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Kashmir unrest: ‘When will CM, separatists stop using students as football?’

Noor-us-Sama: Class 12 student in Srinagar; wants to become an ‘independent thinker’

Written by Mir Ehsan |
Updated: January 1, 2017 5:48:01 am
kashmir, kashmir unrest, kashmir burhan wani, kashmir protests, kashmir crisis, mehbooba mufti, jammu kashmir cm, jammu and kashmir, mehbooba separatists, kashmir schools, india news, kashmir news In the five months following Hizbul Mujahideen militant Burhan Wani’s killing, Sama couldn’t move out of her house and due to the Internet and mobile phone blockades. (Source: Express Archive Photo)

To mark 2017, The Sunday Express meets 17-year-olds across the country touched by the big events of 2016 — to listen to their questions as they begin their first year of adulthood.

AFTER remaining confined to her house at Zainakote on the outskirts of Srinagar for five months, Noor-us-Sama, a science student, appeared for her Class 12 exams last month after the state government went ahead with them despite initial protests from students. “Ours was the most unlucky batch. We had faced a similar situation in Class 10 in 2014 when our exams had got postponed due to the floods in the city. Instead of 2014, we sat for the exams in 2015, and some months later, appeared for Class 11 exams,” says Sama, playing with her two younger brothers, who are in Classes 7 and 8.

“I thought I would make up for all that this year, but 2016 proved even worse,” sighs Sama, who had cleared Class 10 with distinction. After her initial schooling at a private English-medium school in Karan Nagar, Sama now studies in the Kothibagh Higher Secondary School, a reputed government institution. In the five months following Hizbul Mujahideen militant Burhan Wani’s killing, Sama couldn’t move out of her house and due to the Internet and mobile phone blockades, struggled to stay in touch with friends and classmates. “I couldn’t even concentrate on my studies due to the protests and curfews,” Sama adds.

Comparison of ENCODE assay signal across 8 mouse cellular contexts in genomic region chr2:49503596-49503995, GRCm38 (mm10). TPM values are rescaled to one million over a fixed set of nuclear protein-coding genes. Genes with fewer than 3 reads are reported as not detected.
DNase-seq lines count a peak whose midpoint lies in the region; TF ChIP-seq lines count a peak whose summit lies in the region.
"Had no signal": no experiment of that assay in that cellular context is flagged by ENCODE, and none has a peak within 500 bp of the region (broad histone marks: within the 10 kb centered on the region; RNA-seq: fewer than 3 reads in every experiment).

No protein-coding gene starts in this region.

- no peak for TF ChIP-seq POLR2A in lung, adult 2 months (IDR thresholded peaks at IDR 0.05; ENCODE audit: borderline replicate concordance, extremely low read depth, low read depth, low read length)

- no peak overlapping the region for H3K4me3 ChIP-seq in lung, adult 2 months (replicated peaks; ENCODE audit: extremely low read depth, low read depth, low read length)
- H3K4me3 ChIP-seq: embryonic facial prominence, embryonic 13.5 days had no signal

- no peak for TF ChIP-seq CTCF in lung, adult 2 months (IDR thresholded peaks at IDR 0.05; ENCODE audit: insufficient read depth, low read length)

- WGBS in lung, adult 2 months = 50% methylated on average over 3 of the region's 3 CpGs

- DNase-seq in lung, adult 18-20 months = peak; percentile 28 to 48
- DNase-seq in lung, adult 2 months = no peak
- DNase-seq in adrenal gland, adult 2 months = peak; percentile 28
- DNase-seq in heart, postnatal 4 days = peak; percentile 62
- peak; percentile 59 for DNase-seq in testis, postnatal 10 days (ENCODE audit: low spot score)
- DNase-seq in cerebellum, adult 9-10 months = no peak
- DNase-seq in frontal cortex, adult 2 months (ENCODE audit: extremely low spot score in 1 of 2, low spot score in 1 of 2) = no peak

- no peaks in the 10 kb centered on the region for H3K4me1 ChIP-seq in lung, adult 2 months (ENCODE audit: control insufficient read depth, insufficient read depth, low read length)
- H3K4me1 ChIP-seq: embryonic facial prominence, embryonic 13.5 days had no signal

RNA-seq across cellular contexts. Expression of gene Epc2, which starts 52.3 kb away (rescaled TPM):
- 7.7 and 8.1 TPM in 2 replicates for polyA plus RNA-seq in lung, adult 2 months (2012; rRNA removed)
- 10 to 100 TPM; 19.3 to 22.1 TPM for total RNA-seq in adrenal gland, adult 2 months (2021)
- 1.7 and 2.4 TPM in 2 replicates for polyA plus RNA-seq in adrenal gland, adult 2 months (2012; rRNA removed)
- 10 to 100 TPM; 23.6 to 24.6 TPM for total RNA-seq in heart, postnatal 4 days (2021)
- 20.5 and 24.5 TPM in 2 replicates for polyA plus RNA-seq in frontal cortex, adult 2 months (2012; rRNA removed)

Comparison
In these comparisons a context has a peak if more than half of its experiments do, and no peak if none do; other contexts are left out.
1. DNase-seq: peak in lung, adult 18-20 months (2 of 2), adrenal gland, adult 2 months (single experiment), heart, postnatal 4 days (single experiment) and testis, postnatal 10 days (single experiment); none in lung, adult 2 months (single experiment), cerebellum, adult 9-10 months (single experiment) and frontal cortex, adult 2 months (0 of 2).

The Jammu and Kashmir Board of School Education announced a relaxation of 50 per cent in the syllabus to get students to participate in the exams held for Classes 10 and 12. Though the students had the choice of writing the exams with full syllabus in March, more than 98 per cent of them opted for the November date, fearing that exams in March would leave them with little time to appear for the competitive entrance tests.

kashmir, kashmir unrest, kashmir burhan wani, kashmir protests, kashmir crisis, mehbooba mufti, jammu kashmir cm, jammu and kashmir, mehbooba separatists, kashmir schools, india news, kashmir news Sama (in selfie) is worried about her preparation for coming entrance tests

Sama admits she was not ready initially, but that her parents and friends encouraged her. “July is a crucial month for our studies, and we didn’t attend a single class from July. Still, our exams were conducted… But now, I am relaxed as I am hopeful I will secure good marks. Even my parents are happy.” Sama, however, doesn’t see how exams such as these, with relaxed syllabus, can benefit students. “I have to appear in two entrance exams in April and June. I am worried about how I will perform after losing all these crucial months.”

Sama says that if she could, she would ask Chief Minister Mehbooba Mufti, Education Minister Naeem Akhtar, as well as separatists to not use education for political gains. “The government used students to fulfill its wishes. So did the separatists, who wasted five months of our time… Caught between the politics of the government and the separatist leadership, students get kicked around like football. When will they leave the education sector alone?”

Sama says her father, a transporter, too suffered heavy losses during the past five months of unrest. Her mother told her to cut down on her expenses. “My brothers and I used to get pocket money. Not any longer. We didn’t complain as we knew the situation in the Valley was bad.” Sama, who loves music and reading, aspires to become “an independent thinker”, and hopes the coming years will see peace. “As a student, we have suffered and don’t want the coming generations to suffer.”

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